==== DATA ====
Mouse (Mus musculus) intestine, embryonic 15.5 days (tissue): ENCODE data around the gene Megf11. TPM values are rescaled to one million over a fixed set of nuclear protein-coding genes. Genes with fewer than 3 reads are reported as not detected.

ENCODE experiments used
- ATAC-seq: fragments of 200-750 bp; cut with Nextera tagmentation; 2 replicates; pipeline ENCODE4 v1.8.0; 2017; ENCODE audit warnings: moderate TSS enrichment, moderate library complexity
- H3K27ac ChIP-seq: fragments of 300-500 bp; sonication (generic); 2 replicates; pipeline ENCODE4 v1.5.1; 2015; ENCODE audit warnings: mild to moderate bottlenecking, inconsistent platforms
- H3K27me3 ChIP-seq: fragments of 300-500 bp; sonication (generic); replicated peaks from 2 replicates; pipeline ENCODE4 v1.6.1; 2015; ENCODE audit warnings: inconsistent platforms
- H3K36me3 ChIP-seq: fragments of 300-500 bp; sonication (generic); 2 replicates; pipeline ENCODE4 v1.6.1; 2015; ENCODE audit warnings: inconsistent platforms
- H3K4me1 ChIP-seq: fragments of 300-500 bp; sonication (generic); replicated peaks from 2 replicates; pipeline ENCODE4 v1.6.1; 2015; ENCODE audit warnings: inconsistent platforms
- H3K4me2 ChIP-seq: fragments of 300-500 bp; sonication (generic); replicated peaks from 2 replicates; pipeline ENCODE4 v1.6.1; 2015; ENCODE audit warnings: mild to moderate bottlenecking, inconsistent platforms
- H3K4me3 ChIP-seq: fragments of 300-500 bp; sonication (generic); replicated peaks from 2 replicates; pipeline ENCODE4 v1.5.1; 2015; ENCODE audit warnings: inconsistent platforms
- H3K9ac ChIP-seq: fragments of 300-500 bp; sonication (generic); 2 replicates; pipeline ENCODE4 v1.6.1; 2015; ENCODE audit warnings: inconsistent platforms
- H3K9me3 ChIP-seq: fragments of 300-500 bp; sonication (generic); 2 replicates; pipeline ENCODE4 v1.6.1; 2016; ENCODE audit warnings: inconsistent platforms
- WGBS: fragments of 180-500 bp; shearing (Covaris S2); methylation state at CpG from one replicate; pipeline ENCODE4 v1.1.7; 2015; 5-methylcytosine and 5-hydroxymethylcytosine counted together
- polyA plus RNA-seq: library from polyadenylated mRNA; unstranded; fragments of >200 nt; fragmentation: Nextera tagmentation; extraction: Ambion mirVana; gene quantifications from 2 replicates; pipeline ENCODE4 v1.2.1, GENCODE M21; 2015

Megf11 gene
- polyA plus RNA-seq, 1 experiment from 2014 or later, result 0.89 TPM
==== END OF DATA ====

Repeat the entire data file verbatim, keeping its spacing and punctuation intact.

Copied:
Mouse (Mus musculus) intestine, embryonic 15.5 days (tissue): ENCODE data around the gene Megf11. TPM values are rescaled to one million over a fixed set of nuclear protein-coding genes. Genes with fewer than 3 reads are reported as not detected.

ENCODE experiments used
- ATAC-seq: fragments of 200-750 bp; cut with Nextera tagmentation; 2 replicates; pipeline ENCODE4 v1.8.0; 2017; ENCODE audit warnings: moderate TSS enrichment, moderate library complexity
- H3K27ac ChIP-seq: fragments of 300-500 bp; sonication (generic); 2 replicates; pipeline ENCODE4 v1.5.1; 2015; ENCODE audit warnings: mild to moderate bottlenecking, inconsistent platforms
- H3K27me3 ChIP-seq: fragments of 300-500 bp; sonication (generic); replicated peaks from 2 replicates; pipeline ENCODE4 v1.6.1; 2015; ENCODE audit warnings: inconsistent platforms
- H3K36me3 ChIP-seq: fragments of 300-500 bp; sonication (generic); 2 replicates; pipeline ENCODE4 v1.6.1; 2015; ENCODE audit warnings: inconsistent platforms
- H3K4me1 ChIP-seq: fragments of 300-500 bp; sonication (generic); replicated peaks from 2 replicates; pipeline ENCODE4 v1.6.1; 2015; ENCODE audit warnings: inconsistent platforms
- H3K4me2 ChIP-seq: fragments of 300-500 bp; sonication (generic); replicated peaks from 2 replicates; pipeline ENCODE4 v1.6.1; 2015; ENCODE audit warnings: mild to moderate bottlenecking, inconsistent platforms
- H3K4me3 ChIP-seq: fragments of 300-500 bp; sonication (generic); replicated peaks from 2 replicates; pipeline ENCODE4 v1.5.1; 2015; ENCODE audit warnings: inconsistent platforms
- H3K9ac ChIP-seq: fragments of 300-500 bp; sonication (generic); 2 replicates; pipeline ENCODE4 v1.6.1; 2015; ENCODE audit warnings: inconsistent platforms
- H3K9me3 ChIP-seq: fragments of 300-500 bp; sonication (generic); 2 replicates; pipeline ENCODE4 v1.6.1; 2016; ENCODE audit warnings: inconsistent platforms
- WGBS: fragments of 180-500 bp; shearing (Covaris S2); methylation state at CpG from one replicate; pipeline ENCODE4 v1.1.7; 2015; 5-methylcytosine and 5-hydroxymethylcytosine counted together
- polyA plus RNA-seq: library from polyadenylated mRNA; unstranded; fragments of >200 nt; fragmentation: Nextera tagmentation; extraction: Ambion mirVana; gene quantifications from 2 replicates; pipeline ENCODE4 v1.2.1, GENCODE M21; 2015

Megf11 gene
- polyA plus RNA-seq, 1 experiment from 2014 or later, result 0.89 TPM